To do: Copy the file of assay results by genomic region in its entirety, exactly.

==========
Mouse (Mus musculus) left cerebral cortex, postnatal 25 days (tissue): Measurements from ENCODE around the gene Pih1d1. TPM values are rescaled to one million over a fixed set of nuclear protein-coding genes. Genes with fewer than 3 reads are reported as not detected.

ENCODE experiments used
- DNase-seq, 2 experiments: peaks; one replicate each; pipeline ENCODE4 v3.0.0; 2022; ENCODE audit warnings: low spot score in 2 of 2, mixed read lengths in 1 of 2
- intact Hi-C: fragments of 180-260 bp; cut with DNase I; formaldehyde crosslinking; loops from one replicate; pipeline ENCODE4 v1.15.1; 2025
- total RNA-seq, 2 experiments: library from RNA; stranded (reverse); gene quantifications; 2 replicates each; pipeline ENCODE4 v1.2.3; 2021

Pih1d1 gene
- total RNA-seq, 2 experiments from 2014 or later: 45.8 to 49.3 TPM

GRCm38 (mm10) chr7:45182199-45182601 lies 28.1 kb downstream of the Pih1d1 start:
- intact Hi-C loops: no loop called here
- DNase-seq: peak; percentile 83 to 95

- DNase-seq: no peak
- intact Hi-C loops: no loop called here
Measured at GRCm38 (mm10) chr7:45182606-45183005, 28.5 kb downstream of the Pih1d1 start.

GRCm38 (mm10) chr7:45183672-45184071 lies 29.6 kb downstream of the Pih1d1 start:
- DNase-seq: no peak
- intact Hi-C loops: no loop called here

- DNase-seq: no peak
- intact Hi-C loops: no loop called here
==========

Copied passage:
Mouse (Mus musculus) left cerebral cortex, postnatal 25 days (tissue): Measurements from ENCODE around the gene Pih1d1. TPM values are rescaled to one million over a fixed set of nuclear protein-coding genes. Genes with fewer than 3 reads are reported as not detected.

ENCODE experiments used
- DNase-seq, 2 experiments: peaks; one replicate each; pipeline ENCODE4 v3.0.0; 2022; ENCODE audit warnings: low spot score in 2 of 2, mixed read lengths in 1 of 2
- intact Hi-C: fragments of 180-260 bp; cut with DNase I; formaldehyde crosslinking; loops from one replicate; pipeline ENCODE4 v1.15.1; 2025
- total RNA-seq, 2 experiments: library from RNA; stranded (reverse); gene quantifications; 2 replicates each; pipeline ENCODE4 v1.2.3; 2021

Pih1d1 gene
- total RNA-seq, 2 experiments from 2014 or later: 45.8 to 49.3 TPM

GRCm38 (mm10) chr7:45182199-45182601 lies 28.1 kb downstream of the Pih1d1 start:
- intact Hi-C loops: no loop called here
- DNase-seq: peak; percentile 83 to 95

- DNase-seq: no peak
- intact Hi-C loops: no loop called here
Measured at GRCm38 (mm10) chr7:45182606-45183005, 28.5 kb downstream of the Pih1d1 start.

GRCm38 (mm10) chr7:45183672-45184071 lies 29.6 kb downstream of the Pih1d1 start:
- DNase-seq: no peak
- intact Hi-C loops: no loop called here

- DNase-seq: no peak
- intact Hi-C loops: no loop called here